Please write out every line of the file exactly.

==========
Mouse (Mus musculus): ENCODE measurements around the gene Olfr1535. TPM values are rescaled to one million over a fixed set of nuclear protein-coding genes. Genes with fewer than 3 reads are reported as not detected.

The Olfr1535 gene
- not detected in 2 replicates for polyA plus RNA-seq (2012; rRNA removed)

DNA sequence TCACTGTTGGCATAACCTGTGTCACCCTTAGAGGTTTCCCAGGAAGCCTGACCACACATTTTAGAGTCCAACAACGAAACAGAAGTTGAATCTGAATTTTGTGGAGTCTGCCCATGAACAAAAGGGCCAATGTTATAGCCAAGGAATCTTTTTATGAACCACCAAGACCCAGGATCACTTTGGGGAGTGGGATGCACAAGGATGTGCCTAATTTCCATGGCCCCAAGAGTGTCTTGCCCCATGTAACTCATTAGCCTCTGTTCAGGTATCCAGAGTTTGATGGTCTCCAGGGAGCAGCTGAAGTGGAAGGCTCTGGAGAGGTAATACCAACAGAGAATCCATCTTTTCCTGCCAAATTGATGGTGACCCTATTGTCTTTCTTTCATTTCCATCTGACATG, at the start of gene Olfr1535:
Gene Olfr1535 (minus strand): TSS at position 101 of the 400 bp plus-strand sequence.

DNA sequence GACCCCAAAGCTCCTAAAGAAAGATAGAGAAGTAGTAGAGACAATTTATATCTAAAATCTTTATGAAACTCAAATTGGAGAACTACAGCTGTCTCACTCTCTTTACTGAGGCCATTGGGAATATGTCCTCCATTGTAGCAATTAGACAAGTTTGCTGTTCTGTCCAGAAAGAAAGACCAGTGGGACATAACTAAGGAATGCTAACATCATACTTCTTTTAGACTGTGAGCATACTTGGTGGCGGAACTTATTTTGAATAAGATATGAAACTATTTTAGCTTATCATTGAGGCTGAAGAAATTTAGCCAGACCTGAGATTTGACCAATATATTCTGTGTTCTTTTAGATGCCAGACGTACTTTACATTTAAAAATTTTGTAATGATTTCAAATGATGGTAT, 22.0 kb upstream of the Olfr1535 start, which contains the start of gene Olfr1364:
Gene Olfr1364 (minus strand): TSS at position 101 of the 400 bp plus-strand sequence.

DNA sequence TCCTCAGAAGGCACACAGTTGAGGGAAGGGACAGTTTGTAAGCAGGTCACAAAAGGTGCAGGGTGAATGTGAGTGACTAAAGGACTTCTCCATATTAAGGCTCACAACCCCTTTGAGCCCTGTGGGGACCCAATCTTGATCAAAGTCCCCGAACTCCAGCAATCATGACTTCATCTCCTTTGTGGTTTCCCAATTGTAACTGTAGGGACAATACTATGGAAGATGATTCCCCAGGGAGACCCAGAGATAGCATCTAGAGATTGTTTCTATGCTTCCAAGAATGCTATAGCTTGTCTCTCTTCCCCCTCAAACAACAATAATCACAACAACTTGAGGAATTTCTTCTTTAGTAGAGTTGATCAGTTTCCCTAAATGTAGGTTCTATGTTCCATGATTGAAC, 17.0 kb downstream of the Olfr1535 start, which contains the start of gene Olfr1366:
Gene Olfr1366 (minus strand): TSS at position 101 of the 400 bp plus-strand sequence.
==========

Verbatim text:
Mouse (Mus musculus): ENCODE measurements around the gene Olfr1535. TPM values are rescaled to one million over a fixed set of nuclear protein-coding genes. Genes with fewer than 3 reads are reported as not detected.

The Olfr1535 gene
- not detected in 2 replicates for polyA plus RNA-seq (2012; rRNA removed)

DNA sequence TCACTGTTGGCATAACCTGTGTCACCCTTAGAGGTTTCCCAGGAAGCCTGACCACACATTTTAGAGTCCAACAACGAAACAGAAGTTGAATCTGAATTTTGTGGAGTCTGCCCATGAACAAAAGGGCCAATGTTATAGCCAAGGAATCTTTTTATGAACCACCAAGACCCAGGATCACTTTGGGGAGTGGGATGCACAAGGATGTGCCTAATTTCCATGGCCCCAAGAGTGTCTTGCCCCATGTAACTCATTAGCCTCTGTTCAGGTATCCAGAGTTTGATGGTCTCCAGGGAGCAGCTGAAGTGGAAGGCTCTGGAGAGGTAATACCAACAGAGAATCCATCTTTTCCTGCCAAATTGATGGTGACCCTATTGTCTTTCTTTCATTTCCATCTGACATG, at the start of gene Olfr1535:
Gene Olfr1535 (minus strand): TSS at position 101 of the 400 bp plus-strand sequence.

DNA sequence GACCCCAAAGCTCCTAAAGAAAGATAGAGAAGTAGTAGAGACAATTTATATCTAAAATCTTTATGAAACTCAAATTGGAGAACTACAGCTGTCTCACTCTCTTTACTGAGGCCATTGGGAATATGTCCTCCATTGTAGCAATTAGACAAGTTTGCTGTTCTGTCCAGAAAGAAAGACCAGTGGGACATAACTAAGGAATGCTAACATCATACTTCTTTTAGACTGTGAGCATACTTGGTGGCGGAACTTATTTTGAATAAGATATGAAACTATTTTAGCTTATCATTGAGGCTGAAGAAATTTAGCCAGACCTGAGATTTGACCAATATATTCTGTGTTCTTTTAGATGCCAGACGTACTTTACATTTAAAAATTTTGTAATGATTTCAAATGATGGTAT, 22.0 kb upstream of the Olfr1535 start, which contains the start of gene Olfr1364:
Gene Olfr1364 (minus strand): TSS at position 101 of the 400 bp plus-strand sequence.

DNA sequence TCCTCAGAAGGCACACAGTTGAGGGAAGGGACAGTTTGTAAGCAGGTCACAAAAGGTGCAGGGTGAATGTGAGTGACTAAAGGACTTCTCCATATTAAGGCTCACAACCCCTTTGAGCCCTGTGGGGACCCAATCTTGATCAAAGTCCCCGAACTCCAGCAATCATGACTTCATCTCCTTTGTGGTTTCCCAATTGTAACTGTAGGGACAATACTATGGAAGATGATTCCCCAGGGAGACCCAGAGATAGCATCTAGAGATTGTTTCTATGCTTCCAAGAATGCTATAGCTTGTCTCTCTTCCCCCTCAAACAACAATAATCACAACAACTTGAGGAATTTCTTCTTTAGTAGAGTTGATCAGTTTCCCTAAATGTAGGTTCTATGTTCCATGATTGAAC, 17.0 kb downstream of the Olfr1535 start, which contains the start of gene Olfr1366:
Gene Olfr1366 (minus strand): TSS at position 101 of the 400 bp plus-strand sequence.